Categories

See More
Popular Forum

MBA (4887) B.Tech (1769) Engineering (1486) Class 12 (1030) Study Abroad (1004) Computer Science and Engineering (988) Business Management Studies (865) BBA (846) Diploma (746) CAT (651) B.Com (648) B.Sc (643) JEE Mains (618) Mechanical Engineering (574) Exam (525) India (462) Career (452) All Time Q&A (439) Mass Communication (427) BCA (417) Science (384) Computers & IT (Non-Engg) (383) Medicine & Health Sciences (381) Hotel Management (373) Civil Engineering (353) MCA (349) Tuteehub Top Questions (348) Distance (340) Colleges in India (334)
See More
( 7 months ago )

Gross misconduct and being a scapegoat [closed]

Interviews General Queries
Max. 2000 characters
Replies

usr_profile.png
Alex Wilson

User

( 7 months ago )

1) Is it in writing? If so, and they've barred access to your email, see a solicitor as they may come at you for costs.

Not in writing, you're going to get the blame for this. Time to have an initial consult with a solicitor

2) This is dodgy, but more likely incompetence and the boss realising they can't complete their shady dismissal without a contract in your hands. See a solicitor.

3) Not a colleague. They will be in cover their arse mode. See a solicitor, bring them.

4) Yes, while starting the groundwork for either an unfair or constructive dismissla claim through a solicitor.

As @Morons says, this looks like they are in defense mode. If this is the case, the damage to your career would be fairly substantial. Although in most instances taking legal action against your employer results in a tougher job search, you might need this in case they come at you financially.

usr_profile.png
Jasmin Bhasin

User

( 7 months ago )

 

Context: In employment for a small London based software engineering company (3 employees including me) for 18 months now. No previous warnings or grievances or disciplinary procedures.

I was due into work last Friday after my Christmas break but was told not to come in until today as they wanted to keep the office closed (I was given a "mandatory" holiday). I was asked to review my employment contract and the employee handbook (both of which I never seen or signed before this point in time) on said "mandatory holiday" via email. This should have sent alarm bells ringing but it didn't.

Fast forward to today, in the office at 9am and was called into a meeting telling me they are investigating me for gross misconduct and that I'm suspended effective immediately. A final review will be held next Monday and that I'm entitled to have some present (I have no coworkers to bring with me).

The gross misconduct has stemmed from a piece of software I was asked to rewrite (open source with a restricted licence) to ensure there were no licencing issues. I committed this work believing it to resolve the issue, asked for a review to confirm but was instructed by my manager to release it. Today (approximately 4 weeks since the software was released) is the first piece of feedback I was given on that work and it as to tell me I am being investigated for gross misconduct since they "they reviewed it over Christmas and it looks very similar" and it means "potential legal issues for the company". I was told the outcome would either be dismissal or a demotion with an appropriate pay cut.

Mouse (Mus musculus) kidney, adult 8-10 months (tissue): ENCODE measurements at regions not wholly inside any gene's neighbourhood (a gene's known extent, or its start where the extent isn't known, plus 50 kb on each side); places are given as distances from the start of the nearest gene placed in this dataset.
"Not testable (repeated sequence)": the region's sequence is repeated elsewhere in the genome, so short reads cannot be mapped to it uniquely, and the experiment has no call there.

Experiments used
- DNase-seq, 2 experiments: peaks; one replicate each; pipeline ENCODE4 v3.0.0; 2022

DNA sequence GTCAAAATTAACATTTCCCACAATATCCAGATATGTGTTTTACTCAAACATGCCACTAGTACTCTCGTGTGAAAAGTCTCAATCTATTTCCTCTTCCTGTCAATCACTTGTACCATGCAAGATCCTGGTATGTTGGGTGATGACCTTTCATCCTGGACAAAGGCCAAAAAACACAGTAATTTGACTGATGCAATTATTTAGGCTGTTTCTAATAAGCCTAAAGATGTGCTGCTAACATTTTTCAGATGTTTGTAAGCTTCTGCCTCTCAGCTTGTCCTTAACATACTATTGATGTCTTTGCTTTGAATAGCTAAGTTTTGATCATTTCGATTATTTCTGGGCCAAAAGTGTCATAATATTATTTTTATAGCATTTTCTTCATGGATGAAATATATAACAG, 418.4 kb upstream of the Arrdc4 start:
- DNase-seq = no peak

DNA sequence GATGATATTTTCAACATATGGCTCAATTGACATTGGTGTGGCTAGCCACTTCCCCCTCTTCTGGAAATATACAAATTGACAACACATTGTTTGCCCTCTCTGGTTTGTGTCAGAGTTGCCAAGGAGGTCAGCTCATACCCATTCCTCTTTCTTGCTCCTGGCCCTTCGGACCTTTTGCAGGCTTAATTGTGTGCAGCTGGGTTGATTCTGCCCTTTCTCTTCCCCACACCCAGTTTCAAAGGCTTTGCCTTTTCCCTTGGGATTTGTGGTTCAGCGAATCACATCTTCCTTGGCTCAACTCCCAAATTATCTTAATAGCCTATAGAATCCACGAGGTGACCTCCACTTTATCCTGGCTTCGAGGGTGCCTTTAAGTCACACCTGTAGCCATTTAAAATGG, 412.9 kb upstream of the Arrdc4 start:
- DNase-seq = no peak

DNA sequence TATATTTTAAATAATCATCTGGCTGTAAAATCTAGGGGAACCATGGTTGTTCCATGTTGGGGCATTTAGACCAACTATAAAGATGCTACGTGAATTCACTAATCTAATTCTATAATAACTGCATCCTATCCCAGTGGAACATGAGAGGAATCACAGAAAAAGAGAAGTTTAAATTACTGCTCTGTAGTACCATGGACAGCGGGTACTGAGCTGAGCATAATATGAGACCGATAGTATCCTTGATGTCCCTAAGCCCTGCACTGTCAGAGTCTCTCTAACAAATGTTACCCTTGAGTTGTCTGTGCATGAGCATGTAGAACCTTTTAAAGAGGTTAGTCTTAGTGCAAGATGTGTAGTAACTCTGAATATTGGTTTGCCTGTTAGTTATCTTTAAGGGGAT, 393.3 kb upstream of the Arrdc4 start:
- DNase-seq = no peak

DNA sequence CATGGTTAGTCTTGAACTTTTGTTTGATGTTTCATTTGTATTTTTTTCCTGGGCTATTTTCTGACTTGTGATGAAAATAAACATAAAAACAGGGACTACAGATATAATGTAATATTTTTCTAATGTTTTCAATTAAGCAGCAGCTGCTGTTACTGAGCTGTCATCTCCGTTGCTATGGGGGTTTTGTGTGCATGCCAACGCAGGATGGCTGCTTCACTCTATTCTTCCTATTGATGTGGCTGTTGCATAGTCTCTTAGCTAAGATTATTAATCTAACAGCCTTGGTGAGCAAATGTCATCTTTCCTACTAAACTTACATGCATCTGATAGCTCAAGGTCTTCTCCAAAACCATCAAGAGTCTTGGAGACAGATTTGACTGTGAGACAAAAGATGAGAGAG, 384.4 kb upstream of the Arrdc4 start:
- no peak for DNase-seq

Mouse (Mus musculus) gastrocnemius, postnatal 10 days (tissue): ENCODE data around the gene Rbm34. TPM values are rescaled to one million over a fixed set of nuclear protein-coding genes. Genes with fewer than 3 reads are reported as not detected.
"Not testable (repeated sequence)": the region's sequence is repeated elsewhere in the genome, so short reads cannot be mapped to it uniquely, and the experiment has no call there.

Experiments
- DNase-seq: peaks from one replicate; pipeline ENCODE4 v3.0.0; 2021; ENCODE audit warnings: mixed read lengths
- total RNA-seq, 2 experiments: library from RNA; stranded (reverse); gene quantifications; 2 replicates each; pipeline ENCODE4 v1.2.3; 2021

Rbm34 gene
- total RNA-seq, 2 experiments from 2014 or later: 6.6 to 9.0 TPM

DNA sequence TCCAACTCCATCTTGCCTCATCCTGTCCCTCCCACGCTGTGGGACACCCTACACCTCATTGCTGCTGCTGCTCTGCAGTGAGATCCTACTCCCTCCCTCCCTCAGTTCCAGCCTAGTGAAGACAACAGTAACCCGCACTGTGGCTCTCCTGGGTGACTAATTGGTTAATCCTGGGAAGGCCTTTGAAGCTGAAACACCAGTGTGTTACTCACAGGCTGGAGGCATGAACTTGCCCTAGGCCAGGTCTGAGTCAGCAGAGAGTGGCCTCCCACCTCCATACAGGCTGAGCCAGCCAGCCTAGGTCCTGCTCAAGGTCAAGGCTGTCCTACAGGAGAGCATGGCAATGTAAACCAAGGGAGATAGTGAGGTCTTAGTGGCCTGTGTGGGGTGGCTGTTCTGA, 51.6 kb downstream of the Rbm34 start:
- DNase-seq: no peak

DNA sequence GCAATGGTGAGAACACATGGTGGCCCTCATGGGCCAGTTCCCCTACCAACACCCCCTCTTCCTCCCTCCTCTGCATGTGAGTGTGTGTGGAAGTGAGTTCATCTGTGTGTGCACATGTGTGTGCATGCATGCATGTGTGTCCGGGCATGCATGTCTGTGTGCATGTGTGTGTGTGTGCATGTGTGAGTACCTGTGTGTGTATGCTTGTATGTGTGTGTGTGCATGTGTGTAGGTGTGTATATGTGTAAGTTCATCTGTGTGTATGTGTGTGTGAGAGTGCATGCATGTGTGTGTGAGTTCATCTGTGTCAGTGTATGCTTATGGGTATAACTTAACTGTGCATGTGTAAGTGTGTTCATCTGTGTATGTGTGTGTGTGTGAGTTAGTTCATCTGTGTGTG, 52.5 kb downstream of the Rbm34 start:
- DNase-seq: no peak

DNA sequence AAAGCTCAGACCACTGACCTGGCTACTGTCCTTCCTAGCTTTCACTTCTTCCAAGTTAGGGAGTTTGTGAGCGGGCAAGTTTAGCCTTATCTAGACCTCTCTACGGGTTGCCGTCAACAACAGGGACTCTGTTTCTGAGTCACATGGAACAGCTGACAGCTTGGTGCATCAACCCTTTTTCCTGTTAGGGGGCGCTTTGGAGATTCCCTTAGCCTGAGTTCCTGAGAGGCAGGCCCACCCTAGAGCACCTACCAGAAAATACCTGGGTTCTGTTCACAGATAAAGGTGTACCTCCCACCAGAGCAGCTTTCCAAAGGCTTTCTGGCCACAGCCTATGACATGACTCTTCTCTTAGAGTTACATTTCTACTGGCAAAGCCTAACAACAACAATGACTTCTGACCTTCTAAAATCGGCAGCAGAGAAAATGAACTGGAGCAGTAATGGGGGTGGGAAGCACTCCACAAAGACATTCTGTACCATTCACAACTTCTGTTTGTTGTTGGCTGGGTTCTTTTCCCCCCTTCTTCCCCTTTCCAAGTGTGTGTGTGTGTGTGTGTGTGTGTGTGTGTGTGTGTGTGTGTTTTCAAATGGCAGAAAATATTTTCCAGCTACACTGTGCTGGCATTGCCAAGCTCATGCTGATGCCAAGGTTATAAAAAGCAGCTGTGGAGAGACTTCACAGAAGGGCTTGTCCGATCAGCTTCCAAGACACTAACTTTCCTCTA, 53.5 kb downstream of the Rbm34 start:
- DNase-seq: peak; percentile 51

They have removed access to my emails (I can no longer access my employment contract or the employee handbook that I was only given last week) and removed access to the code that they have an issue with (I can no longer review it or get someone else to review it to see if there is, in fact, an issue). I have send an email formally requesting access to both of these things.

I really shocked at what has happened and I am still gathering my thoughts but I have a few questions:

  1. Keeping in mind I asked for a review of my work to check if it met the criteria of what was asked of me to do (which I wasn't given) and then ordered to release the code, am I being made a scapegoat for any potential legal action?
  2. I was only given a copy of my contract last week with the handbook. Is it acceptable to hand me this and then retrospectively accuse me of violating it?
  3. Who do I bring to the review next week?
  4. Should I immediately start applying for a new job?

Any advice would be greatly appreciated.

Updates:

Neither my request for a review, my being asked to release the code or me being tasked with removing/rewriting the licensed code is in writing. It's a small company and we usually just discussed things rather than writing them down.

The lack of not having signed a contract or haven been given an employee handbook is likely incompetence but I wasn't aware of any procedure around this or that I could have even been in violation of any of the company rules.

To my knowledge they are not facing any legal action. The release was private and only given to one customer who has yet to download it. As of this moment in time they have not removed it from their releases website.

Literally the only information I have been provided on this is them saying "it looks very similar". This was communicated verbally and nothing has been given to me in writing. This was communicated before I was told I was suspended and told to leave the office.

what's your interest


forum_ban8_5d8c5fd7cf6f7.gif